Music Talks Education Center: Know Your Fan Base

In addition to writing, recording and producing the best music you can create, understanding your fan base and the strategies involved in getting your music to them are equally important tasks. During a recent consultation the discussion of finding ones fans came up. I suggested that finding them was not the primary problem; instead, identifying them, discovering who they are, and defining what they look like on paper seems to be more important.

In marketing, this is called customer demographics. Once you know who they are, finding them becomes a bit easier. However, once you find them, reaching them becomes the next challenge. I recommend that you pick the lowest hanging fruit from the tree—those closest to you. Simply, if you want to expand your fan base, look at your current fans and find out who they are. More important, find out what it is about you that they like or dislike. Many recording artists have existing databases. These databases should contain current contact for those who make up your fan base (i.e. names, email addresses, show attendance and purchasing habits, etc.)

The easiest way your fans can help you define your fan base demographic is to have them complete a survey! If you presently communicate with your fans weekly via a newsletter or general email blast, then it is a good idea to ask them to take a quick survey. Also, I would suggest that you offer them a free download of your current song as a “thank you” for taking the survey! At a minimum, the survey should include the following questions:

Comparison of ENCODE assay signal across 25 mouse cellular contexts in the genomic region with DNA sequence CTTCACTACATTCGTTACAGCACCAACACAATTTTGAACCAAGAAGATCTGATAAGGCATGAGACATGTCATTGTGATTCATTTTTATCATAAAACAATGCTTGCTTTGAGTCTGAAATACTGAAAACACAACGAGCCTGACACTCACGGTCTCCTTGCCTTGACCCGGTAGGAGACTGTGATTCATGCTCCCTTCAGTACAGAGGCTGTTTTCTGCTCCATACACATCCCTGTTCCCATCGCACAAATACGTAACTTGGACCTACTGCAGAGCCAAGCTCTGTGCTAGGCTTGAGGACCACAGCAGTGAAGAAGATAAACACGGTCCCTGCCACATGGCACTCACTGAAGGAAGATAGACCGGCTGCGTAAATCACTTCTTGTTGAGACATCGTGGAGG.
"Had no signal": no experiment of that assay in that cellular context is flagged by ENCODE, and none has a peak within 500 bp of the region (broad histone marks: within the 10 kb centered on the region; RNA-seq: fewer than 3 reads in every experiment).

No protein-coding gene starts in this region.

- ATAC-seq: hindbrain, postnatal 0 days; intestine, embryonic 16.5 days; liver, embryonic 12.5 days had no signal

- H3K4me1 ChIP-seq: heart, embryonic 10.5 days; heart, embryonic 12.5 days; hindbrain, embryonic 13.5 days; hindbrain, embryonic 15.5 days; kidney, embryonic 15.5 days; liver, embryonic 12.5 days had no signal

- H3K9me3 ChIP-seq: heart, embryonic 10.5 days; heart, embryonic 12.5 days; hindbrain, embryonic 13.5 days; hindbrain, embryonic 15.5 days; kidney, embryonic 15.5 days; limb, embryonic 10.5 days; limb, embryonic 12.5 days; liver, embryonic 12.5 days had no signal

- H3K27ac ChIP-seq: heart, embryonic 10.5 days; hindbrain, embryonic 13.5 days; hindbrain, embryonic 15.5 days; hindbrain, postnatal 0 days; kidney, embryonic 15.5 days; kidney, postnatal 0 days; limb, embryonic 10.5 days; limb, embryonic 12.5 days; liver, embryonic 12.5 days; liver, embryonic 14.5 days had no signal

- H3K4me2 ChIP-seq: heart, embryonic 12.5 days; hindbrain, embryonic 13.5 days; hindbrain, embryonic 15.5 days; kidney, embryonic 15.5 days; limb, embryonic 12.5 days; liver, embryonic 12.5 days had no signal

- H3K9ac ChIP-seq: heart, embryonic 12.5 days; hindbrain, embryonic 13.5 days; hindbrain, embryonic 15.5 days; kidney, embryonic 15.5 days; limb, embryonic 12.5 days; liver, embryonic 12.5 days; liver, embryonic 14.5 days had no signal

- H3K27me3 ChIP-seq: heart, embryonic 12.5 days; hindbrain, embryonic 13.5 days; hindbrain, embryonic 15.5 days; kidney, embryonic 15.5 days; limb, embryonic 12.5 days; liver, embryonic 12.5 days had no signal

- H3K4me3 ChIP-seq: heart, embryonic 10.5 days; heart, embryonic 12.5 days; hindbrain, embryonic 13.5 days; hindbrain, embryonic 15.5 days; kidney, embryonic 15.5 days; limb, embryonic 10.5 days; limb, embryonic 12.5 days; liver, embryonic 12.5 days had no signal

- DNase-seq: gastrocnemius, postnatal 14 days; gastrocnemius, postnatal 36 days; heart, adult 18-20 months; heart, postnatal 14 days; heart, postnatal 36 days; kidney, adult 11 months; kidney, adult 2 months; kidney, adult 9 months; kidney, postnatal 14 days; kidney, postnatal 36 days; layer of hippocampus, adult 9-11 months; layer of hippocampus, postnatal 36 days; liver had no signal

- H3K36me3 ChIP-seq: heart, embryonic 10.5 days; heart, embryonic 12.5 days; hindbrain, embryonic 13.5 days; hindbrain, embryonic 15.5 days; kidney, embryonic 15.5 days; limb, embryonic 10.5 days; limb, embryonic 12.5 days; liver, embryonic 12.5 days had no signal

Age/Gender?
What state/town/city do you live in?
Do you have a Myspace/Face Book page? If so, Include site.
What magazines/papers do you read?
Who are three of your favorite mainstream artists?
What music websites do you visit?
Which three personal websites do you frequent?
How did you hear about the band/artist?
Have you recently purchased any of our music?
How far would you travel to see us perform?

These are just a few examples of the kinds of questions that could be included in the survey. Keep in mind, however, that your goal is to get as much detailed information about them as possible–their likes, dislikes and habits. Once you have this information, you are armed with solid knowledge from which you can make better informed marketing and promotional decisions. The information will give you a broader view of your fan base. It will also tell you about the type of new fans you are looking for. And, if you ask the right questions, you will know where to find them. Surveys can be an invaluable tool that artists do not always take advantage of. They are easy to do and, if done properly, will provide you with rich knowledge.

If you’ve never done a survey and would like to get started, there are businesses that provide this service. Take a look at surveymonkey.com. They have a free service package that allows you to ask 10 questions with 100 responses per survey. And, while it is not a lot, it is a good start–just be sure that your questions are very specific! Surveymonkey.com also offers $19.95/month and $200.00/year packages. For those of you who need more or if you already use Constant Contact, they also have a survey service called “Listen Up”. It starts at $15 per month for 0-250 responses. They also offer a 60-day, free trial (it is limited to 100 responses, but you can ask as many questions as you like).

Businesses have been using surveys for many years as a common practice in helping them define their products, markets and consumer demographics. It is a valuable tool—one which can assist you in getting more fans, music downloads and people out to your shows! Use it!

David

Visit our Website at: www.musictalksedu.net .

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